Light sleep linked to memory loss in older adults
If you’re an older person who has trouble remembering people’s names, the date of your wedding anniversary or other formerly easy-to-remember tidbits, the problem may be linked to your sleep patterns. New research suggests that those who sleep light have more difficulty with memory than those who get a solid night’s sleep.
Researchers at the University of California at Berkeley say the slow brain waves during deep sleep help carry memories to a part of the brain that stores that information for a longer time. Lighter sleeping patterns in older adults block those memories from traveling to that long-term storeroom, causing them to vanish sooner. The good news is that those who try for a better sleep may see an improvement in their memory, scientists said.
“What we have discovered is a dysfunctional pathway that helps explain the relationship between brain deterioration, sleep disruption and memory loss as we get older – and with that, a potentially new treatment avenue,” said lead researcher Matthew Walker, professor of psychology and neuroscience, in a statement.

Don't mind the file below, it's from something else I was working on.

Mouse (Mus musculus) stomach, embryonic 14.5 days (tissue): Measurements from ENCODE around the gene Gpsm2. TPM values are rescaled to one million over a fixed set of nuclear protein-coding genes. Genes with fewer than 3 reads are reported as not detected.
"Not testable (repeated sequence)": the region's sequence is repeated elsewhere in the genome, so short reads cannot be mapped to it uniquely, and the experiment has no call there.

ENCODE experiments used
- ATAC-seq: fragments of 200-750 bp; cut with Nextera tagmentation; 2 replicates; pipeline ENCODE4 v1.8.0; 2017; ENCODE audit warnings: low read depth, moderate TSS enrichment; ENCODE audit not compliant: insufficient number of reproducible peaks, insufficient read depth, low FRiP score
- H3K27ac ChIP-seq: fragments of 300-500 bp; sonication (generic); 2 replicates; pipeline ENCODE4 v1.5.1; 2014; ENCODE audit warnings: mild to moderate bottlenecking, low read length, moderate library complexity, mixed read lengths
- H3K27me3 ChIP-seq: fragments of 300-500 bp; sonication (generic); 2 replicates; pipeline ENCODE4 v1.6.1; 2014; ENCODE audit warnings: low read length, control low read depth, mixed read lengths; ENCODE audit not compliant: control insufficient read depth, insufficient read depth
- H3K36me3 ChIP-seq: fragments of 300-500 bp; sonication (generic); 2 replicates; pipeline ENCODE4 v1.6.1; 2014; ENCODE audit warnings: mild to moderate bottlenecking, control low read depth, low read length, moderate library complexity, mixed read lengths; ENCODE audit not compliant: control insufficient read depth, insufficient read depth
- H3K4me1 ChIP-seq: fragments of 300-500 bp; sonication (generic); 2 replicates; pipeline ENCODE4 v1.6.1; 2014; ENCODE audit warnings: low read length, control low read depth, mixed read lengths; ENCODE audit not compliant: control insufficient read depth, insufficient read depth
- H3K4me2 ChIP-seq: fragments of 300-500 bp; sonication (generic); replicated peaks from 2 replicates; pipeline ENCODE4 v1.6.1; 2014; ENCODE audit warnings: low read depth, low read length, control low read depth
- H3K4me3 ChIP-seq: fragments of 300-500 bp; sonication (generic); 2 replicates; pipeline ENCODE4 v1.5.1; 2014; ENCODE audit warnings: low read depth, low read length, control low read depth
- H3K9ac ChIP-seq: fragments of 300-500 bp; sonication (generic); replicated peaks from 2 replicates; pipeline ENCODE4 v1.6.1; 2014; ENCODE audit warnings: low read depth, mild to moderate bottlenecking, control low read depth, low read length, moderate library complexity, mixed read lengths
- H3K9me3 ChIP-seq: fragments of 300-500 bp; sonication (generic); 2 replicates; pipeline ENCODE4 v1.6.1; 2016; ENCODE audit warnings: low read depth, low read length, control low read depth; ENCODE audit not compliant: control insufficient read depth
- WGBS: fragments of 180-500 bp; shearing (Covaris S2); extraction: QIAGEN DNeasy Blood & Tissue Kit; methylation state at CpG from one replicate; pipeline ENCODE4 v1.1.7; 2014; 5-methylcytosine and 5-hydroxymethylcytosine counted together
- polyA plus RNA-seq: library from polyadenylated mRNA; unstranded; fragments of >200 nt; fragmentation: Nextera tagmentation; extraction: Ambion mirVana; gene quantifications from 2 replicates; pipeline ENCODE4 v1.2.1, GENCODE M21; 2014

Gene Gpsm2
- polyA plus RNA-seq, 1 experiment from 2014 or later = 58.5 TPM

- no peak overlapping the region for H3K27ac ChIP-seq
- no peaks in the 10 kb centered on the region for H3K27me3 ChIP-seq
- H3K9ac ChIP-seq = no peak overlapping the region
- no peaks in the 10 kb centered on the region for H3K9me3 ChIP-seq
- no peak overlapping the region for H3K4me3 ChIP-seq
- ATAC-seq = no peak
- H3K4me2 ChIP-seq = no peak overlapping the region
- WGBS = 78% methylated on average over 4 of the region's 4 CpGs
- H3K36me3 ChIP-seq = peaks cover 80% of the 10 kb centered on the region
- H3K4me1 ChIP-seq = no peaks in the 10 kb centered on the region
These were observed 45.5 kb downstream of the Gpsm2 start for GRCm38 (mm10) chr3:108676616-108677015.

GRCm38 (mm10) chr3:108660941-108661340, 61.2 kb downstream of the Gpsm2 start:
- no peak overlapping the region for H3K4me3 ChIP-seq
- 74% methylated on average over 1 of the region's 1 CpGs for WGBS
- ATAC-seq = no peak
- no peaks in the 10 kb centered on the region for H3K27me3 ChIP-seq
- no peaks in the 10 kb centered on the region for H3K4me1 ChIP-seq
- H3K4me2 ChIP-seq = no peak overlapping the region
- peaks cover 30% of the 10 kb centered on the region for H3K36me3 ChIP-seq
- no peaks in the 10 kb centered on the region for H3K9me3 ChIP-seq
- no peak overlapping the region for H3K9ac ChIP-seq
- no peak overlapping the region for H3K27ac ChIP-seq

“When we are young, we have deep sleep that helps the brain store and retain new facts and information,” he said. “But as we get older, the quality of our sleep deteriorates and prevents those memories from being saved by the brain at night.”
Lighter sleep is common but not inevitable among senior citizens, experts say. People who struggle to get a good night’s sleep can talk with their doctor about conducting a sleep study to figure out what’s going on and to suggest treatment options. Some of the options might include stress reduction techniques, reducing caffeine and alcohol intake in the evening, avoiding naps, using earplugs in bed and more.
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